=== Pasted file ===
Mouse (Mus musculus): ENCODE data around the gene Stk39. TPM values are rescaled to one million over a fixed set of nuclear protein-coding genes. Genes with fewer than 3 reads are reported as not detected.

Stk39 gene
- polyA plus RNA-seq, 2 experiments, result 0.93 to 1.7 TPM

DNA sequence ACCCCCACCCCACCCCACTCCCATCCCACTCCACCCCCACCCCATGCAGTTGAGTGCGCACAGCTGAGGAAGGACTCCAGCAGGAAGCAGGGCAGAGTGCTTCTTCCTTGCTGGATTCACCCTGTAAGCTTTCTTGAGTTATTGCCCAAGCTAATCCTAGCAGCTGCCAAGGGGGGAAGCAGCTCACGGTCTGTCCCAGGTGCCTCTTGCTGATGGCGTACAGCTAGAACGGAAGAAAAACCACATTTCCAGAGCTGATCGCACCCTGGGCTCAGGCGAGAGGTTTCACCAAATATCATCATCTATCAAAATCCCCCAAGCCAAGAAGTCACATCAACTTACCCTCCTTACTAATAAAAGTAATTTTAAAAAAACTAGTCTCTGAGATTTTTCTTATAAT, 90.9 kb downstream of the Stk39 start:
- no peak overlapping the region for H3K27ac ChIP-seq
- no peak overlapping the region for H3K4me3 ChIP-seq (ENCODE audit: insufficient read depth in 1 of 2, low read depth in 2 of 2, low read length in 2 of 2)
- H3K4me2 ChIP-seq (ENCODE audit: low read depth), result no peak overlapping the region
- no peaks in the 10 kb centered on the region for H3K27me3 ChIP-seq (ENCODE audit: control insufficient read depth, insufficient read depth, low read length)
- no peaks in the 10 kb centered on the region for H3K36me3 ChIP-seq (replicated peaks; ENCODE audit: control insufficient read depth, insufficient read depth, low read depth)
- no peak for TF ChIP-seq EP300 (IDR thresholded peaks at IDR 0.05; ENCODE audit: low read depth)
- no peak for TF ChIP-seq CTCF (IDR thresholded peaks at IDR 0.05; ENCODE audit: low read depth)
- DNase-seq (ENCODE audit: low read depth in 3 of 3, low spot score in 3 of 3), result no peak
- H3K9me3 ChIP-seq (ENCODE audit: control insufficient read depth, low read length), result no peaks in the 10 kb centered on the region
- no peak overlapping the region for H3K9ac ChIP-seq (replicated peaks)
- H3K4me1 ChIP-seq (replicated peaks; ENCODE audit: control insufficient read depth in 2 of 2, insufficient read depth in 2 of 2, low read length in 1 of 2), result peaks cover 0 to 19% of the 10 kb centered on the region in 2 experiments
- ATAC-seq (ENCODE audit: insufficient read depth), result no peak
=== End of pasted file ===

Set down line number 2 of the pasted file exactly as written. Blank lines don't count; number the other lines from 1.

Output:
Stk39 gene